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Derek Gripper: Finding the New Cape

Seton Hawkins By

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This was a fearless space of pure creativity: a place without doubt, without complexity, a meeting of souls and a celebration of being where we were.
In 2002, Cape Town-based guitarist, violist, and composer Derek Gripper began a musical collaboration with multi-instrumentalist Alex van Heerden. In doing so, the two men sparked a musical partnership that would, in only a few months, smash through stylistic boundaries on their debut recording Sagtevlei > (New Cape Records, 2010). Drawing upon the rich ghoema musical tradition of Cape Town, Sagtevlei proved to be a haunting and magical journey into the artistic legacy of the Cape, and showcased two young talents who would come to voice a dizzyingly unique new perspective into South Africa's heritage.

Following Sagtevlei, Gripper continued this musical exploration, both as a solo artist and in collaboration with van Heerden and other like-minded figures. Avoiding traditional genres, Gripper ultimately came to dub his newly minted musical aesthetic "New Cape."

In naming it as such, Gripper not only paid homage to Cape Town's position as one of the world's musical and cultural melting pots, he also developed a useful piece of terminology to avoid artistic pigeonholing. After all, it is difficult to stylistically pin down a man who plays Bach on the guitar, jams with a tabla player, and collaborates with an avant-garde noise-rock ensemble, while also composing chamber works of sublimely atmospheric beauty.

Last year, Gripper furthered his mission of exploring and presenting the music of the Cape, in all its nuances, by launching New Cape Records. Providing an avenue to release Gripper's solo works, New Cape Records also offers a glimpse into the musical work of the Xhosa folk music artist Madosini, as well as the psychedelic ghoema rock band Gramadoelas, fronted by van Heerden (who passed away in 2009).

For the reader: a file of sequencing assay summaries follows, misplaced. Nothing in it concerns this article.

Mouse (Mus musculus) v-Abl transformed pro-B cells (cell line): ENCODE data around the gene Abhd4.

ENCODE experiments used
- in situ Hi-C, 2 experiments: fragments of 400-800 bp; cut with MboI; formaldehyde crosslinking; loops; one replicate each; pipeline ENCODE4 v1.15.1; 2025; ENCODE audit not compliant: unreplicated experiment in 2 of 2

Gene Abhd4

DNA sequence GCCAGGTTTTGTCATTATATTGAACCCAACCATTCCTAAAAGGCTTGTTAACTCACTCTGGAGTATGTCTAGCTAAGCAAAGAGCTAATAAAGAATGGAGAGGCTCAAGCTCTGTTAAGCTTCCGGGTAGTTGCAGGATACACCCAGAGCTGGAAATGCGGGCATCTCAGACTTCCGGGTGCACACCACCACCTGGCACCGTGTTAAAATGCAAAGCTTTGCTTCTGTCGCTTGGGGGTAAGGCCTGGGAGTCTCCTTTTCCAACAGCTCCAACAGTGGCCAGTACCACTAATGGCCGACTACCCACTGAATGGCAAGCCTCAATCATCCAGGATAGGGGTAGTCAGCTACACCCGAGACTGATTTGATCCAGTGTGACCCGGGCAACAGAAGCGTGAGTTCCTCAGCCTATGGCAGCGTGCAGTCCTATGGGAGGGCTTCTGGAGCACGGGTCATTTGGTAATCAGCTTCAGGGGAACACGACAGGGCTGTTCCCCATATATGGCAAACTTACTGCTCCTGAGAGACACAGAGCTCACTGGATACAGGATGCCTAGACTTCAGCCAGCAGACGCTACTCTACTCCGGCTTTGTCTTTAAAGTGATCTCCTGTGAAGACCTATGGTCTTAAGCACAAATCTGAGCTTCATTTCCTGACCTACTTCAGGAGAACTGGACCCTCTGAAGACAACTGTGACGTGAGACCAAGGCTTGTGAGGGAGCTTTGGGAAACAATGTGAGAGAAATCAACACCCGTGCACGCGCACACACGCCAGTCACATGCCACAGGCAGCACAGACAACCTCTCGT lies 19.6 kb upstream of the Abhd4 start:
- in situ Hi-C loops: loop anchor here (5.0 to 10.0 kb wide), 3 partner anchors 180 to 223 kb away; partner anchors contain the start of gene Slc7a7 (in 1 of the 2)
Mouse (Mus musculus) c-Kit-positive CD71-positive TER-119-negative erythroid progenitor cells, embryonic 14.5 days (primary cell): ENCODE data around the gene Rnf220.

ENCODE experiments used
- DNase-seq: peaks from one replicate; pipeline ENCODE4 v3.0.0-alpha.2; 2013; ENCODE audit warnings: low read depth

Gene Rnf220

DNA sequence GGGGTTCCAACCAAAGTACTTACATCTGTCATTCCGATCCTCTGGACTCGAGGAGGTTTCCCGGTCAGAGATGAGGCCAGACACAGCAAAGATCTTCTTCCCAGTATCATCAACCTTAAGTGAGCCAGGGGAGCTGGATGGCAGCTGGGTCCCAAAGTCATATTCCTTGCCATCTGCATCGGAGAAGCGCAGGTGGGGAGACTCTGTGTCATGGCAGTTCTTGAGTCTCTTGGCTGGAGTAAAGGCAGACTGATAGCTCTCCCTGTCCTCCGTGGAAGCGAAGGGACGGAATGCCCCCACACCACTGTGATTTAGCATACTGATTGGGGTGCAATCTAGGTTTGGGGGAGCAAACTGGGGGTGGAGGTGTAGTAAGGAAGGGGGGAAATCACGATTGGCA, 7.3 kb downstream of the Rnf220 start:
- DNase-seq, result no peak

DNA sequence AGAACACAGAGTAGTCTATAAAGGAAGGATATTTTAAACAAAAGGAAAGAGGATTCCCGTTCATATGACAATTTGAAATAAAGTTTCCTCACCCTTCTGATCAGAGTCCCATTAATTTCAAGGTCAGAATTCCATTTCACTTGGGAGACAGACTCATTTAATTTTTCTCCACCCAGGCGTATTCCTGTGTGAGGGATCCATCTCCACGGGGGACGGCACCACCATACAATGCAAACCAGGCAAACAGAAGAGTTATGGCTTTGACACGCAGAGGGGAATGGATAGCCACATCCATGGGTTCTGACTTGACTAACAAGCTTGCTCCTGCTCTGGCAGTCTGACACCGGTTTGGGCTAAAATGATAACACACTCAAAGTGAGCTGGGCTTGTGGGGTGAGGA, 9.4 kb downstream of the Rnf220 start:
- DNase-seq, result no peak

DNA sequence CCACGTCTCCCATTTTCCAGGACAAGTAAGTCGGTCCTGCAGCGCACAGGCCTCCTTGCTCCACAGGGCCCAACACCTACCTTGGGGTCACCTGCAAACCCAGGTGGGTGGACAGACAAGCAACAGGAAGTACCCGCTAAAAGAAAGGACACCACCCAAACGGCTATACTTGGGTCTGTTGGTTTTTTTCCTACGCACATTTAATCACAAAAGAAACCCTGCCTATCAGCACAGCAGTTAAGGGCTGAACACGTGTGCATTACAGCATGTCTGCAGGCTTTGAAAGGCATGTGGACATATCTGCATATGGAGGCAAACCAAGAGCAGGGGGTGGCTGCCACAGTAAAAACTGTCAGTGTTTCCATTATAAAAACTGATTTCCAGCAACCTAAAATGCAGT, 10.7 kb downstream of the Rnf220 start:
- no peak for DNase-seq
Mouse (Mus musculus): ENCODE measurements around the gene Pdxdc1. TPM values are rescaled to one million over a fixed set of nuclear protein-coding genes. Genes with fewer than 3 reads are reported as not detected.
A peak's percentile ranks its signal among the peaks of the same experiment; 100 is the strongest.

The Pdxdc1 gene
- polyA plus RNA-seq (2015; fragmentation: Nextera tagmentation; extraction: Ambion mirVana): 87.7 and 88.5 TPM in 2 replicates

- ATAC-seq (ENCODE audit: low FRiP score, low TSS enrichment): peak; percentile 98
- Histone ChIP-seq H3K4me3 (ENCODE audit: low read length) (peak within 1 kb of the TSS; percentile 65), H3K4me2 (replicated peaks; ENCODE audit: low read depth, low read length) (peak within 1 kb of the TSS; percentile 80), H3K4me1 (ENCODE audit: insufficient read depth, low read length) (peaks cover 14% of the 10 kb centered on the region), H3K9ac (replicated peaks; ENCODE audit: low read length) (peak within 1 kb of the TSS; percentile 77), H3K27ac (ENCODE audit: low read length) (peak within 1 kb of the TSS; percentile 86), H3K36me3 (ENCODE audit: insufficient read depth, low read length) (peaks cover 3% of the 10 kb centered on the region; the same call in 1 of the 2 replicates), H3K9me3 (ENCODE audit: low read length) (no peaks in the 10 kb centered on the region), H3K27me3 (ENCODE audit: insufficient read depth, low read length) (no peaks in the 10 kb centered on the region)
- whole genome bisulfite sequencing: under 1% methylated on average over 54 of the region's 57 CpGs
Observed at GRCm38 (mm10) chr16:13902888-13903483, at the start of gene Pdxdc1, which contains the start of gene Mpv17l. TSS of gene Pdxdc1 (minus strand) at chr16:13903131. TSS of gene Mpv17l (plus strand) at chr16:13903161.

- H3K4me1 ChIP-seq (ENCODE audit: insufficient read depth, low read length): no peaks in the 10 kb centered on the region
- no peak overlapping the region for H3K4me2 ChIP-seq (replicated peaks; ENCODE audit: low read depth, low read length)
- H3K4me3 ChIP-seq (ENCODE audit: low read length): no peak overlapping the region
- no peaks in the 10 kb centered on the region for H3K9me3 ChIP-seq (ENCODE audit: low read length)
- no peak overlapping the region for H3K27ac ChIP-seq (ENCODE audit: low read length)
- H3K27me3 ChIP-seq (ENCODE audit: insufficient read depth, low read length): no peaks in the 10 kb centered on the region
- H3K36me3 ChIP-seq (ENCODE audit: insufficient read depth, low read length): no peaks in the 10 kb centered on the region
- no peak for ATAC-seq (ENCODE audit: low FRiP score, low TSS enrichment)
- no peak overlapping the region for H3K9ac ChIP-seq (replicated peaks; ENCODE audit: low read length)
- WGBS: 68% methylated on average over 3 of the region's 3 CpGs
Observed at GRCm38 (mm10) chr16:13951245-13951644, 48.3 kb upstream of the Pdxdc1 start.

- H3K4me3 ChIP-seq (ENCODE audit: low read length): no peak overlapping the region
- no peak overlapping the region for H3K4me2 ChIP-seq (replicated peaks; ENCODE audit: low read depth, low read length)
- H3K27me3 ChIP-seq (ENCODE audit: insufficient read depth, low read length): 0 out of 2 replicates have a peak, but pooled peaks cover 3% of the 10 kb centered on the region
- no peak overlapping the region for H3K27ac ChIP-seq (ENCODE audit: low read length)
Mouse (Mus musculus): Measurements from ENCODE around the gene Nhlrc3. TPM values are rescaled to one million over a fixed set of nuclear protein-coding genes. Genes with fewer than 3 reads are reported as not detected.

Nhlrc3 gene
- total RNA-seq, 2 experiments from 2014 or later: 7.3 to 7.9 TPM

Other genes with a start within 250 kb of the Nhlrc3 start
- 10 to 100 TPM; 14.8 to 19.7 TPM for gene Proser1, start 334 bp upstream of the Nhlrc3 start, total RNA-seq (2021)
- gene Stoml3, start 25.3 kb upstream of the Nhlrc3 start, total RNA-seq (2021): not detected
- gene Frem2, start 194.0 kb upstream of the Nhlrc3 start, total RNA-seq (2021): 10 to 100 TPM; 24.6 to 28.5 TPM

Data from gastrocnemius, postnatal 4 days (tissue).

All About Jazz: Can you elaborate on the decision to call the label "New Cape"? Previously, you have described it as a guiding artistic aesthetic, and a launching pad for your excursions into incorporating styles from classical music, to Cape music, to Indian music, to Scandinavian electronica, into your sound. How do you define "New Cape," and how did you establish this as an approach?

Derek Gripper: Alex and I started this musical journey with the CD Sagtevlei. From then on, we kept trying to work out what it was that we were doing musically, and how it related to Cape Town.

It was very important for both of us that the music referred to Cape Town, and that it started a new dialogue with the city, exploring its musical past, and discovering its hidden languages of music. The same thing came up when working on my solo guitar shows, when I was playing the music that I later developed as a continuation of our larger ensemble work. People always asking what kind of music it was, and me saying ,"Well, it's music from Cape Town." It was obvious that this wasn't JUST music from Cape Town—rather, it was something that started here, geographically and culturally, but had no boundaries. So it became "New Cape."